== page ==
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Friday, Jul 25, 2014
Commentary

Five results of refusing to raise the debt ceiling


Published:

The global economy is facing a bizarre man-made threat: Radical legislators in the United States, issuer of the world’s most trusted currency, think forcing the government to renege on its obligations would be a good way to shock it into recognizing the error of its fiscally imprudent ways.

Here’s what would happen if that threat were carried out.

To keep spending, the government needs Congress to pass a spending law. Republicans have already blocked this, resulting in a partial government shutdown. Now they are threatening the separate and much more disruptive step of refusing to raise the federal debt ceiling, currently set at $16.7 trillion. If the debt ceiling stays in place, the Treasury will run short of cash soon after Oct. 17. At that point:

1. Global markets will see the U.S. government as grossly and dangerously incompetent. It’s as though Congress were sending the Treasury two contradictory and legally binding orders — one that requires it to make hundreds of billions of dollars a month in payments and another that prevents it from borrowing the money it needs to do so. Confidence matters, and this event would destroy confidence.

2. Forced spending cuts will kill the economic recovery. Over the course of a year, the Treasury borrows roughly $1 out of every $5 it spends, so hitting the debt ceiling would require it to cut outlays by about a fifth — and by much more in the short term, because flows into and out of the Treasury are lumpy. Such a severe fiscal squeeze would crush a still-tentative recovery at a time when widespread unemployment is threatening to do permanent damage to the country’s productive capacity.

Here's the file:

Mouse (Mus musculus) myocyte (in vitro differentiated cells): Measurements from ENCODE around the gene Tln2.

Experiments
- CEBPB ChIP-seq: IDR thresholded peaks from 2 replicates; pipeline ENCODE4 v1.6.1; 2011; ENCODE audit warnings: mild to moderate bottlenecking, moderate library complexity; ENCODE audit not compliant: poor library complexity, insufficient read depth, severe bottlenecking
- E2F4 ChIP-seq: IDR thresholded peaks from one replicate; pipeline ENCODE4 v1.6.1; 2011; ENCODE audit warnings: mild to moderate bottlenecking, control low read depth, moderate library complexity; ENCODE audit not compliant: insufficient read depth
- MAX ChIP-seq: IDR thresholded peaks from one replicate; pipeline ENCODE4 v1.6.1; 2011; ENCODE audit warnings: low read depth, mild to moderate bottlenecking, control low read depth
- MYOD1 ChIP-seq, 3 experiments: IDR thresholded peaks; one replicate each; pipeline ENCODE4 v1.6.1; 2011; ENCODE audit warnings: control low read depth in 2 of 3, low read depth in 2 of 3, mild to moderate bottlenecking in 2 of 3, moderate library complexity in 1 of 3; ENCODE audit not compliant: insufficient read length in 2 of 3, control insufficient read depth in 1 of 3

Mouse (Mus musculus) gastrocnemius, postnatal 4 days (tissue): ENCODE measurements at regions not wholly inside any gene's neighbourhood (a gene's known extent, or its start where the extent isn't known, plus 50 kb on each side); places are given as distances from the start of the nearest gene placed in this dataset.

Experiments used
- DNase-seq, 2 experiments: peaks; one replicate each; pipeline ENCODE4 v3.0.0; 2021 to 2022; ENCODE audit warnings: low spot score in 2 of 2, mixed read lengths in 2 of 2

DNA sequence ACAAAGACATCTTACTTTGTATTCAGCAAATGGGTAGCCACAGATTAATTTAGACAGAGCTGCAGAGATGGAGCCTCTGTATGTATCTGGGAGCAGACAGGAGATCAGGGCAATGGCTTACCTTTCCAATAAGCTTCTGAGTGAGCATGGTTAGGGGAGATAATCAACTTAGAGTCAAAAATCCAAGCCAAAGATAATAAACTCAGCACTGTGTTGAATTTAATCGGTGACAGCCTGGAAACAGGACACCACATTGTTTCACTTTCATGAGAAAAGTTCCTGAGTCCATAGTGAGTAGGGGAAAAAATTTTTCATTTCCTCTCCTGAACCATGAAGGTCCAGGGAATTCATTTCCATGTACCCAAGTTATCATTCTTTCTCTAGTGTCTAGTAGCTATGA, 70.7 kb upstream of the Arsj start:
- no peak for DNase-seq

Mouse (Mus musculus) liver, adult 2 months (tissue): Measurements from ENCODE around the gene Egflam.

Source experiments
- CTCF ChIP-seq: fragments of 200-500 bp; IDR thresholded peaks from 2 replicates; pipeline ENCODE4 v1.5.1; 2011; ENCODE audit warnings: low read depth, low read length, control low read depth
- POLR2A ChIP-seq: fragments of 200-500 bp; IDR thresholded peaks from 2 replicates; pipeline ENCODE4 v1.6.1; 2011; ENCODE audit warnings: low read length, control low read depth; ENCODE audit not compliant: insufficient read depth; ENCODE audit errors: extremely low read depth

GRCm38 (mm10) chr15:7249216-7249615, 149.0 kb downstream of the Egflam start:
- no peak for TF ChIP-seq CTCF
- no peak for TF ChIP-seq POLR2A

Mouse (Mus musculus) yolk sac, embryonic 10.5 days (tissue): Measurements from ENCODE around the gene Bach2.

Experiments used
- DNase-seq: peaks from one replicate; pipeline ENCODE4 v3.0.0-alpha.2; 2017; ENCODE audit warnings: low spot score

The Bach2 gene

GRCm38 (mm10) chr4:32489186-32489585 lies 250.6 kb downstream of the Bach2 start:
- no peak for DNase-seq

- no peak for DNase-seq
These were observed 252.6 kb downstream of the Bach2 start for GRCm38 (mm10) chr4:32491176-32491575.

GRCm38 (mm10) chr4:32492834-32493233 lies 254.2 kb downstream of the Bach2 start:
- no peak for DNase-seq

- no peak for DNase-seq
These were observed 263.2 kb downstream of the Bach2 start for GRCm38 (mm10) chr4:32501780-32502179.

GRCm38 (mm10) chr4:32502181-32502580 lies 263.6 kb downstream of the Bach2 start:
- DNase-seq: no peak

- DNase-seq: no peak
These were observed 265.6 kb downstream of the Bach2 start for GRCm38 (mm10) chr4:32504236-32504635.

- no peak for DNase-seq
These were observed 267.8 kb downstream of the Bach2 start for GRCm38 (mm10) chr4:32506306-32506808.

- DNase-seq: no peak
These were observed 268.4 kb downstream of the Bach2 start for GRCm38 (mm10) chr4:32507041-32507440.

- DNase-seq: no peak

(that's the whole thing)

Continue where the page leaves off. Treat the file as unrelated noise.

3. The U.S. government might actually default on its debts. Some in Congress apparently think that hitting the debt ceiling needn’t mean missing a payment on the $12 trillion in government bonds outstanding — an event that markets would call a default, which could trigger a financial catastrophe (see No. 4). The House of Representatives has passed legislation to authorize the Treasury to prioritize such payments.

4. A default could trigger a global crash. Treasury bonds are the foundation of the U.S. and global financial systems. The slightest concern about the U.S. government’s ability or willingness to pay could prompt investors to demand a higher return on the bonds and dealers to toughen the terms on which they accept Treasuries as collateral. That would abruptly raise the cost of credit for everyone — or else freeze financial markets altogether.

5. The government’s fiscal problems will only get worse.

Heightened fears among investors will increase the government’s cost of borrowing. Even a rise of 1 percentage point would increase the government’s costs by $120 billion a year. The longer-term fiscal problem is readily soluble.

Threatening a sovereign default, with all the enormous risks it entails, is not part of the solution. Arguing otherwise carries irresponsibility into the realm of insanity.

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